While the Medical Association of The Bahamas (MAB) supports the decriminalization of medical marijuana for treatment of certain specific illnesses, and acknowledges its potential benefit for others, it strongly warns against long-term use of cannabis.
In a report titled “Position Paper on Medical Marijuana”, which was submitted to Minister of Health Dr. Duane Sands on Friday, MAB called for government to consider the health of its citizens above any potential economic benefit that might result from decriminalization of the drug.
“The Medical Association of The Bahamas believes that there is sufficient evidence to endorse the use of pharmaceutical cannabinoids” for chemotherapy-induced nausea and vomiting (CINV), chronic pain, multiple sclerosis and HIV/AIDS particularly for loss of appetite, nausea and vomiting, the report states.
On the other hand, MAB “believes that more research is needed to determine the role of cannabis in “treating gastrointestinal disease, cancer and glaucoma; and specifically, it “ cannot support the use of ‘whole plant’ cannabis for teas, edibles or any inhalation form for medical purposes at this time, as there is insufficient evidence to determine appropriate dosing for symptom control while minimizing side effects”.
“The MAB acknowledges the potential benefit of ‘whole plant’ cannabis as a therapeutic option for selected medical illnesses,” the association said in its report.
“A carte blanche (unrestricted) endorsement, however, would be irresponsible without a proper regulatory framework for local cultivation and quality control.”
It suggested that physicians should have unrestricted access to several medical marijuana products listed in its report, and that additional regulation is not recommended due to the products’ side effects not appearing to be “any more dangerous than narcotics or other controlled drugs that are currently available”.
But it also urged caution, as while noting that smoked cannabis “in low quantities for medical use may not be harmful…until further research defines accurate dosing for all methods of consumption including edibles, oils and teas, physicians should refrain from making professional recommendations except for compassionate use”.
It noted, however, “Of course, legislation that legalizes cannabis cultivation and possession for personal use would effectively eliminate the need for policies that regulate medical applications.
“If this occurs, the MAB would advise physicians to take a cautious approach when recommending cannabis until current pharmaceutical standards of safety and efficacy are applied.”
The Bahamas National Commission on Marijuana, in its preliminary report, recommended the legalization of medical marijuana and the decriminalization of the possession of up to one ounce of the substance.
That report also noted that more data needs to be explored to enable the commission to come to a consensus on whether to legalize marijuana for recreational use.
Prime Minister Dr. Hubert Minnis has been vocal in his support for the decriminalization of small amounts of marijuana and the legalization of medical marijuana.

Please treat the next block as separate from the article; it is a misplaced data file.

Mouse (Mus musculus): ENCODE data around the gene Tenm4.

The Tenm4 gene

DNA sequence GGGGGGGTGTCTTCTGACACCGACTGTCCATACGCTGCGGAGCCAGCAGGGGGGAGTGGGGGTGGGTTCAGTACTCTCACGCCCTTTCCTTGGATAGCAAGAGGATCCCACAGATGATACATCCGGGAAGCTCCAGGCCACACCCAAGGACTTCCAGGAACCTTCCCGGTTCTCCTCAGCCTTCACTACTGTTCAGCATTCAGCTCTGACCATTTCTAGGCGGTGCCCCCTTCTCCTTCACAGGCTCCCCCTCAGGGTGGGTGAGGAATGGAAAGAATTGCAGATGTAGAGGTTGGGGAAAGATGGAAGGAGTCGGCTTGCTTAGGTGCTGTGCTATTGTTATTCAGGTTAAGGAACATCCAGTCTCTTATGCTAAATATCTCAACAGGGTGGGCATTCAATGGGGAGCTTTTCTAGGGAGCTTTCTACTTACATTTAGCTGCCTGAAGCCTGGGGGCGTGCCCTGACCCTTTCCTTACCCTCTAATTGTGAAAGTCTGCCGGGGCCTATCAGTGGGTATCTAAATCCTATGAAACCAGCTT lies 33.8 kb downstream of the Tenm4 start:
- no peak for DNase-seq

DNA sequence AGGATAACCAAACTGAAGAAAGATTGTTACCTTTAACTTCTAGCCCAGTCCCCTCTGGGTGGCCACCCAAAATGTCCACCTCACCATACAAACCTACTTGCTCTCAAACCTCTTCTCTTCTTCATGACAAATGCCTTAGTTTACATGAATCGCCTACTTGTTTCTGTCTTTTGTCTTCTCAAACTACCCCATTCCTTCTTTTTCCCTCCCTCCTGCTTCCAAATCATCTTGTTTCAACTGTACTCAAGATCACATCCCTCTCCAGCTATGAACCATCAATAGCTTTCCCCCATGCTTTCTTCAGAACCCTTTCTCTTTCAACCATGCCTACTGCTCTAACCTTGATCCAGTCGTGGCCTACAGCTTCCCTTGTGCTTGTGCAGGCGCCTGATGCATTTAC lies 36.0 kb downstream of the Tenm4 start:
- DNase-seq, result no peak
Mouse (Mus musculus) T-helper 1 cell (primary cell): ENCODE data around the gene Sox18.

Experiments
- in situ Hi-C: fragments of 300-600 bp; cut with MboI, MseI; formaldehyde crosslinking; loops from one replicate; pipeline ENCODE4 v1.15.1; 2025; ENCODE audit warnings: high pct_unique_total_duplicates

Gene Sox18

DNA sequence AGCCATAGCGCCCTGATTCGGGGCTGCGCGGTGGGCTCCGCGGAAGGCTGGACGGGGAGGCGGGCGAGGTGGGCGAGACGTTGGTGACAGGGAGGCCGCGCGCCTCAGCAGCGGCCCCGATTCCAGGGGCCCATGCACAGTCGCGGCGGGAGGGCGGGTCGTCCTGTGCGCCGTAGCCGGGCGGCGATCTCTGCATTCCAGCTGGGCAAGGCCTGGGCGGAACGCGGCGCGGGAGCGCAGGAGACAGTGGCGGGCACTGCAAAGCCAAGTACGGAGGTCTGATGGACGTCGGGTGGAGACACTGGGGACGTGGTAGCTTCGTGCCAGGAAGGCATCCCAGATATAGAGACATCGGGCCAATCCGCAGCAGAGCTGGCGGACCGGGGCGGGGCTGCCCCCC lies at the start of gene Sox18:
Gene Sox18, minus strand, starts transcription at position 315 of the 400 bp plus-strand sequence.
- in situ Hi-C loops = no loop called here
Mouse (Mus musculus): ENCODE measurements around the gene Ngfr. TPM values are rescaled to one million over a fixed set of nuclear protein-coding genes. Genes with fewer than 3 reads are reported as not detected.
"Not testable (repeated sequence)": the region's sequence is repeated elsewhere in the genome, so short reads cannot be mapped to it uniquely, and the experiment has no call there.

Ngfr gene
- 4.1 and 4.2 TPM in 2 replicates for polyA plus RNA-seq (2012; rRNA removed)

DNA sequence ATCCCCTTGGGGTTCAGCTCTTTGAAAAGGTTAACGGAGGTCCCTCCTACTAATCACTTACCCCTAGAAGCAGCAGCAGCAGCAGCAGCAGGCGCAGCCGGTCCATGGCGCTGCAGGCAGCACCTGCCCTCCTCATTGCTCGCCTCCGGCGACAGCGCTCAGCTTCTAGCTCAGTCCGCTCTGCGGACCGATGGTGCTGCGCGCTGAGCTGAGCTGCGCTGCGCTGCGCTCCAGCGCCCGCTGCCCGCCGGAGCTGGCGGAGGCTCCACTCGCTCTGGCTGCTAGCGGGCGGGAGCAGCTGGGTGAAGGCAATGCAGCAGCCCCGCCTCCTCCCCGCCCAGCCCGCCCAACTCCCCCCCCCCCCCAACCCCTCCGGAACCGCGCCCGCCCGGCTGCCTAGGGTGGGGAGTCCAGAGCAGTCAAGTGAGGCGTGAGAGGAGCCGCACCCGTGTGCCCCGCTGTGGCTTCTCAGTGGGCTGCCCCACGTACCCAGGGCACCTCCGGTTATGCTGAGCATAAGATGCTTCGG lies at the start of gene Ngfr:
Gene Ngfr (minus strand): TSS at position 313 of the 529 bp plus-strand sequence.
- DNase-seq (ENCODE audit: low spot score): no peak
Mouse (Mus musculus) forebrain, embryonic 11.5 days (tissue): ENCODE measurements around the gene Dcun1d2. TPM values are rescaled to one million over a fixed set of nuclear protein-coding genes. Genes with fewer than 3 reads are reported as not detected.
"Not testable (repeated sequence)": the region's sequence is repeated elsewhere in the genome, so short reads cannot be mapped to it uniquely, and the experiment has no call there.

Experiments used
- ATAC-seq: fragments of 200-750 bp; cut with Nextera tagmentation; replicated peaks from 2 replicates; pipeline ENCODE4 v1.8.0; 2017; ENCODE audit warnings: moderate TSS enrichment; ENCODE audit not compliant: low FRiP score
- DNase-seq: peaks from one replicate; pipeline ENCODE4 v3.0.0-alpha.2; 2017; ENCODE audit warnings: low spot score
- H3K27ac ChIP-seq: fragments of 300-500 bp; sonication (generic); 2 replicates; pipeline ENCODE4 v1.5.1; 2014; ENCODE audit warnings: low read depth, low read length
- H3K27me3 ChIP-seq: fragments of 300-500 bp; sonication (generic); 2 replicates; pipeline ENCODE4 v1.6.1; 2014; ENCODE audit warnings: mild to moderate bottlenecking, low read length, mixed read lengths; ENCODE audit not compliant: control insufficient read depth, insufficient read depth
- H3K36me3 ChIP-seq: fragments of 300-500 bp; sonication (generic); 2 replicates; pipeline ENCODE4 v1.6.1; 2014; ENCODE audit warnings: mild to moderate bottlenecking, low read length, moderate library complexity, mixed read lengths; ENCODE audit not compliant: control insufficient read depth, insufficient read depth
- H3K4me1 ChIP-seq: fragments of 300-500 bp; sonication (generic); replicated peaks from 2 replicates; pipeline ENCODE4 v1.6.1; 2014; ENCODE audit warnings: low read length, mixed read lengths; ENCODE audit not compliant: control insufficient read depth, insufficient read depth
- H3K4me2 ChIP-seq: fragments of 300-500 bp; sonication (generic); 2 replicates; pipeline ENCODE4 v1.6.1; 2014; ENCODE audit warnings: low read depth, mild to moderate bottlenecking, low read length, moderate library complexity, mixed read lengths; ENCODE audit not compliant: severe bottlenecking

However, MAB warned government to consider the impact that could result from decriminalization of both medical and recreational use.
In addition to highlighting the negative health effects of long-term use of cannabis, MAB also suggested that the government should anticipate increased instances of traffic accidents due to users driving under the influence, and that health officials should anticipate increased instances of accidental overdoses due to the use of edibles.
“The Medical Association of The Bahamas wishes to advise the public that frequent long-term cannabis use is not harmless; particularly, when associated with high concentrations of THC (tetrahydrocannabinol),” the MAB report states.
“Habitual use and any practice to increase THC content for consumption should therefore be discouraged.”
It adds, “Local statistics reported by the Public Hospitals Authority show that admissions to the Sandilands Rehabilitation Center for marijuana related illness has more than doubled between 2014 and 2018.
“Physicians are advised to warn their patients about the short and long-term effects of habitual cannabis use and the potential for cannabis withdrawal syndrome.
“A referral for appropriate treatment is recommended when symptoms are present.”
The MAB report did not give figures to support the Sandilands marijuana admission statistics.
As it also urges government to have zero tolerance for “synthetic” cannabis products and also to take every precaution to “prevent cannabis exposure to children and adolescents”, it notes that “claims about the health benefits of cannabis are numerous but strong scientific support is lacking in many areas”.
“A decision to allow cultivation of the cannabis plant for medicinal use must be preceded by a realistic regulatory framework that will demand quality controls and ensure reproducible levels and maximum concentration limits of the main cannabinoid THC,” the report states.
Bahamas National Commission on Marijuana Co-Chair Quinn McCartney said last month that the commission’s final report will be submitted by the end of the first quarter of 2020.